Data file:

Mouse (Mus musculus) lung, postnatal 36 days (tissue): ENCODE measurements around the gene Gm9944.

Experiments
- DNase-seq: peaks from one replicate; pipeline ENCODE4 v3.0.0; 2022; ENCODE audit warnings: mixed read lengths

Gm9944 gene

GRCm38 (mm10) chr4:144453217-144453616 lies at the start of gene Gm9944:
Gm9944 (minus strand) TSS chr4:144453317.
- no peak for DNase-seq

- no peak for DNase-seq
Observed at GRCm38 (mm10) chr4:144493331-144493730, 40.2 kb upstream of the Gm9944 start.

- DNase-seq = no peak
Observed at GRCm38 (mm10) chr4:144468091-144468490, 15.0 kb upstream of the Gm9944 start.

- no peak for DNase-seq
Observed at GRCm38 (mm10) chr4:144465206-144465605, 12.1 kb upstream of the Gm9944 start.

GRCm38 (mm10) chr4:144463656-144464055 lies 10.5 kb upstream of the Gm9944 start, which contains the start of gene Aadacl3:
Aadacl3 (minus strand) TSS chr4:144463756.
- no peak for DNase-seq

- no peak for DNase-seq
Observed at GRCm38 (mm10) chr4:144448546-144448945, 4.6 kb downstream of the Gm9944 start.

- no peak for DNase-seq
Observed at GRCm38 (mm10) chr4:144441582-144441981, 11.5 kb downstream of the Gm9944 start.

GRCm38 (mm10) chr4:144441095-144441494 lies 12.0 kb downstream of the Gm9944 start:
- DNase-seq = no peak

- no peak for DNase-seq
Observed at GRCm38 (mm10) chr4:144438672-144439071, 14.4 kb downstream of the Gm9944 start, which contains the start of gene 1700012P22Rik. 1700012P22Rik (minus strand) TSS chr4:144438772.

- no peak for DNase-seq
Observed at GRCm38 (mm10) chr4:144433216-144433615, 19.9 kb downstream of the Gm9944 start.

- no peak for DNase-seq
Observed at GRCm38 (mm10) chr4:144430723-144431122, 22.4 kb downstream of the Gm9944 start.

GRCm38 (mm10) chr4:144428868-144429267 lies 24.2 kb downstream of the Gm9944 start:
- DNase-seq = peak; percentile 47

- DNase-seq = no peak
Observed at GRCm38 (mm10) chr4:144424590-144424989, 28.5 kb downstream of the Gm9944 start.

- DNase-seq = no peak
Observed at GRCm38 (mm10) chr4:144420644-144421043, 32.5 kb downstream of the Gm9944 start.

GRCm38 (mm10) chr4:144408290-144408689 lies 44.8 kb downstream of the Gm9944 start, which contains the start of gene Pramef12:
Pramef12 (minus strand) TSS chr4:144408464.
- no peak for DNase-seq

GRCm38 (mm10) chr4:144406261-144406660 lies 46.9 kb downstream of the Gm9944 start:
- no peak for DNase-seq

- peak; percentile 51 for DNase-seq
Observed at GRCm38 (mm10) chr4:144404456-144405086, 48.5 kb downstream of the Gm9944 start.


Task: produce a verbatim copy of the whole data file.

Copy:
Mouse (Mus musculus) lung, postnatal 36 days (tissue): ENCODE measurements around the gene Gm9944.

Experiments
- DNase-seq: peaks from one replicate; pipeline ENCODE4 v3.0.0; 2022; ENCODE audit warnings: mixed read lengths

Gm9944 gene

GRCm38 (mm10) chr4:144453217-144453616 lies at the start of gene Gm9944:
Gm9944 (minus strand) TSS chr4:144453317.
- no peak for DNase-seq

- no peak for DNase-seq
Observed at GRCm38 (mm10) chr4:144493331-144493730, 40.2 kb upstream of the Gm9944 start.

- DNase-seq = no peak
Observed at GRCm38 (mm10) chr4:144468091-144468490, 15.0 kb upstream of the Gm9944 start.

- no peak for DNase-seq
Observed at GRCm38 (mm10) chr4:144465206-144465605, 12.1 kb upstream of the Gm9944 start.

GRCm38 (mm10) chr4:144463656-144464055 lies 10.5 kb upstream of the Gm9944 start, which contains the start of gene Aadacl3:
Aadacl3 (minus strand) TSS chr4:144463756.
- no peak for DNase-seq

- no peak for DNase-seq
Observed at GRCm38 (mm10) chr4:144448546-144448945, 4.6 kb downstream of the Gm9944 start.

- no peak for DNase-seq
Observed at GRCm38 (mm10) chr4:144441582-144441981, 11.5 kb downstream of the Gm9944 start.

GRCm38 (mm10) chr4:144441095-144441494 lies 12.0 kb downstream of the Gm9944 start:
- DNase-seq = no peak

- no peak for DNase-seq
Observed at GRCm38 (mm10) chr4:144438672-144439071, 14.4 kb downstream of the Gm9944 start, which contains the start of gene 1700012P22Rik. 1700012P22Rik (minus strand) TSS chr4:144438772.

- no peak for DNase-seq
Observed at GRCm38 (mm10) chr4:144433216-144433615, 19.9 kb downstream of the Gm9944 start.

- no peak for DNase-seq
Observed at GRCm38 (mm10) chr4:144430723-144431122, 22.4 kb downstream of the Gm9944 start.

GRCm38 (mm10) chr4:144428868-144429267 lies 24.2 kb downstream of the Gm9944 start:
- DNase-seq = peak; percentile 47

- DNase-seq = no peak
Observed at GRCm38 (mm10) chr4:144424590-144424989, 28.5 kb downstream of the Gm9944 start.

- DNase-seq = no peak
Observed at GRCm38 (mm10) chr4:144420644-144421043, 32.5 kb downstream of the Gm9944 start.

GRCm38 (mm10) chr4:144408290-144408689 lies 44.8 kb downstream of the Gm9944 start, which contains the start of gene Pramef12:
Pramef12 (minus strand) TSS chr4:144408464.
- no peak for DNase-seq

GRCm38 (mm10) chr4:144406261-144406660 lies 46.9 kb downstream of the Gm9944 start:
- no peak for DNase-seq

- peak; percentile 51 for DNase-seq
Observed at GRCm38 (mm10) chr4:144404456-144405086, 48.5 kb downstream of the Gm9944 start.